Procreation is an essential human desire, and hence, infertility causes a great deal of psychosocial distress [1]. Infertility can affect both men and women and is defined by WHO as the failure to achieve a clinical pregnancy after 12 months or more of regular unprotected sexual intercourse [2, 3]. Infertility is further categorized into primary and secondary. Primary infertility is defined as the nonachievement of the first pregnancy. In contrast, secondary infertility is defined as the inability to achieve a subsequent pregnancy irrespective of the previous pregnancy outcome [4].

The prevalence of infertility has been increasing alarmingly with more than 48 million couples and 186 million individuals worldwide [5]. Sufficient evidence indicates that infertility is a major cause of stress among women and more so among women with primary infertility [6]. Infertility is a source of intense painful emotional experience leading to psychosocial issues including stress, anxiety, depression, and low self-esteem in these women [7, 8]. All these factors result in poor mental and social well-being of these women, and the same reflects in poor quality of life among these females [9].

In India, the overall prevalence of infertility lies in between 3.9 and 16.8% [10]. Most studies by Indian researchers have focused on the psychiatric diagnoses that occur during infertility treatment. The reported morbidity has been between 30 and 60% [11,12,13]. Mental health issues in conjunction with quality of life among infertile women have not been thoroughly addressed in Third-World countries. If at all, this distress has been measured in the form of quantitative variables like morbidity, but qualitative reflectors like the quality of life are less studied [10, 12, 14, 15].

We planned this study in Government Medical College, Anantnag, which has been functioning as the only tertiary care center in South Kashmir since 2019. It caters to a population of 2.67 million approximately spread over five districts and two regions of Jammu and Kashmir. This study aimed to assess the impact of infertility on mental health and quality of life in females.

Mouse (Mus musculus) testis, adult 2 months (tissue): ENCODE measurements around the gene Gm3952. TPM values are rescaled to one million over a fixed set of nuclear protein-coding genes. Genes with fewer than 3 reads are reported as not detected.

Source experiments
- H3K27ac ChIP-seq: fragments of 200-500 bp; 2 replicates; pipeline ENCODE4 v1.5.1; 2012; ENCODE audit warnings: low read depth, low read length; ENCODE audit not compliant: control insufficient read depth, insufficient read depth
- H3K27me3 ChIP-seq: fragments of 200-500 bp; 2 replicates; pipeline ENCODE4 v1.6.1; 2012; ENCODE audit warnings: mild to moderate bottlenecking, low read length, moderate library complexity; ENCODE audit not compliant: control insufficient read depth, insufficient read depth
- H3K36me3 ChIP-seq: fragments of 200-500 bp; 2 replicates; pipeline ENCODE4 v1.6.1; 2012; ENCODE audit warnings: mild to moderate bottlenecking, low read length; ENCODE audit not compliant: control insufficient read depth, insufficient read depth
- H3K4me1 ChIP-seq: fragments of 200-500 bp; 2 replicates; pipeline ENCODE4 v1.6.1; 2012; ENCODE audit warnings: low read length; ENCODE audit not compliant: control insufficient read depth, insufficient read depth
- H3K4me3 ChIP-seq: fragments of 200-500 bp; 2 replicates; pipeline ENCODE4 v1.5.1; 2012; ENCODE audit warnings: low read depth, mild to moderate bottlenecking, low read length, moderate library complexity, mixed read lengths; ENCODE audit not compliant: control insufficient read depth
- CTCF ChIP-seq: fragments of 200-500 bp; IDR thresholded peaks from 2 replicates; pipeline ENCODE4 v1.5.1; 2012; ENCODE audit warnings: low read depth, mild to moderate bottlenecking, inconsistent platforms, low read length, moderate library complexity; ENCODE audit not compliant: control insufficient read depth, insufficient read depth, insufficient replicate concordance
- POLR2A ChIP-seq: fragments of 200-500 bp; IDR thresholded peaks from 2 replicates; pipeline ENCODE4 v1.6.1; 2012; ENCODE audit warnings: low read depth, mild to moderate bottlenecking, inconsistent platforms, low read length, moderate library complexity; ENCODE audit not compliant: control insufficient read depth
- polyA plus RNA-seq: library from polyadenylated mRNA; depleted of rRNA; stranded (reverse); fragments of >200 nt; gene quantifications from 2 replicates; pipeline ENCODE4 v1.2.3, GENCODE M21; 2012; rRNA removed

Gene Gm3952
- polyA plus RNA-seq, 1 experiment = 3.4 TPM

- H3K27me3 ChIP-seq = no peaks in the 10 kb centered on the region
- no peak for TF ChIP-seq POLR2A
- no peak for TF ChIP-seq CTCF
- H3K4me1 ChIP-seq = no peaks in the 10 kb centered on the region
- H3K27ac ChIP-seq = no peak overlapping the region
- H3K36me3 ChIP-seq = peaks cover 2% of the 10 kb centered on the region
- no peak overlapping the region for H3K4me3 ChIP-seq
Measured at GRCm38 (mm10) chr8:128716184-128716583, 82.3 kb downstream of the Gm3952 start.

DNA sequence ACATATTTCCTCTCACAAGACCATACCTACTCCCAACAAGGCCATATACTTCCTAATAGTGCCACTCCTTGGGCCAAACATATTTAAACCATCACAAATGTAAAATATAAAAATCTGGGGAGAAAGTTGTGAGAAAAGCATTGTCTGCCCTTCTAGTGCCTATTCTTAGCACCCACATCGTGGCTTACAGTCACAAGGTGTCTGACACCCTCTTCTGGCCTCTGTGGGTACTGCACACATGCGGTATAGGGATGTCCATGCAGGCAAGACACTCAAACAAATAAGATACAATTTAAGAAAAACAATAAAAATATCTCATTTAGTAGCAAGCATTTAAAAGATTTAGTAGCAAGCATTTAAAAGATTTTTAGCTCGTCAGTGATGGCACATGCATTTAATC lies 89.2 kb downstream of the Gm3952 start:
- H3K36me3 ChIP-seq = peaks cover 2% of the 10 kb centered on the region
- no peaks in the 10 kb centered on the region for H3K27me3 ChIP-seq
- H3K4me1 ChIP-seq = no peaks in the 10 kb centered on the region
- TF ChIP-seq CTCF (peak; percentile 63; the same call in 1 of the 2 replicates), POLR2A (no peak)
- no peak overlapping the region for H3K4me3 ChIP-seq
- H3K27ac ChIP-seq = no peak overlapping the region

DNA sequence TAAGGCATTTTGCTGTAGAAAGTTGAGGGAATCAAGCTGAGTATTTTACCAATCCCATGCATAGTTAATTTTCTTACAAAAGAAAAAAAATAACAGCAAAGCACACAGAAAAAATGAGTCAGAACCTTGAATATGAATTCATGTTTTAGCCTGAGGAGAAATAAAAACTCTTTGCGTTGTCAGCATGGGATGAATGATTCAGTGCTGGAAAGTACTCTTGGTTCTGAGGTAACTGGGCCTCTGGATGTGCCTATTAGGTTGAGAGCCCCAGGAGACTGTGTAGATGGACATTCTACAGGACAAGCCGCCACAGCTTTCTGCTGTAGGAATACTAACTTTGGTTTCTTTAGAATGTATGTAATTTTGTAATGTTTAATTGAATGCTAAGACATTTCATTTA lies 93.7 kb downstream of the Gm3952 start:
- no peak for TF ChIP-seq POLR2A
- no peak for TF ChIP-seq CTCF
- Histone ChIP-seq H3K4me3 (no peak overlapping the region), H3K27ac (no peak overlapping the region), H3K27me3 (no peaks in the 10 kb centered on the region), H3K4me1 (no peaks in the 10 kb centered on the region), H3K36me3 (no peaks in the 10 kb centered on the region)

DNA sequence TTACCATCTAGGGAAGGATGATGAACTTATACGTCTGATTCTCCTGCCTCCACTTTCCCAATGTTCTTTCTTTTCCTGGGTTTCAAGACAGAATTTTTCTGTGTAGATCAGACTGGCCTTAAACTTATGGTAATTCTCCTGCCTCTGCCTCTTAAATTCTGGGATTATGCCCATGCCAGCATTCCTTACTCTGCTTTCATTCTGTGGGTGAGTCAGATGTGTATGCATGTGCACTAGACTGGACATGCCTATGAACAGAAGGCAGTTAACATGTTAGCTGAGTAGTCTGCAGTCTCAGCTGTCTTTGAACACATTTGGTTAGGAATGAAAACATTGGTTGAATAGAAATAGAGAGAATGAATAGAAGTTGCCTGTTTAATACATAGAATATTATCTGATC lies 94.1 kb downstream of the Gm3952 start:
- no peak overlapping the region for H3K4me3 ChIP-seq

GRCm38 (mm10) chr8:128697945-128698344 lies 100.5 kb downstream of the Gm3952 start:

A semi-structured questionnaire with standardized, validated scales was used to obtain the sociodemographic and clinical characteristics, social support, the presence of psychiatric morbidity, and quality of life. Patients who fulfilled the definition of infertility and consented to participate were selected from the outpatient infertility clinic of a teaching hospital (Government Medical College, Anantnag) and labelled as cases. The operational definition of infertility was failure to achieve a clinical pregnancy after 12 months of regular and unprotected sexual intercourse [2]. Patients with a history of previous psychiatric illness, mental retardation, history of chronic medical illness or surgical illnesses with a protracted course, receiving treatment for active medical illness, or receiving contraceptive medications were excluded. Fertile females with at least one living child in the reproductive age group (18–45 years) visiting the hospital for minor obstetric/gynecological ailments and sociodemographic characteristics similar to that of the cases were selected from the gynecological outpatient department of the same hospital and labelled as controls. Patients who had delivered in the past 6 weeks, underwent a major surgery, survived an obstetric/gynecological/surgical/medical complication in the recent past were excluded from the control group. The study was time-bound and conducted over 11 months (January 2021 to November 2021). The purpose of the study was explained, and informed consent was obtained from the respondents. Responses were obtained using a face-to-face interview after the questionnaire was explained in lay language. Responses were recorded by resident doctors who were well versed in questionnaire administration and interview techniques.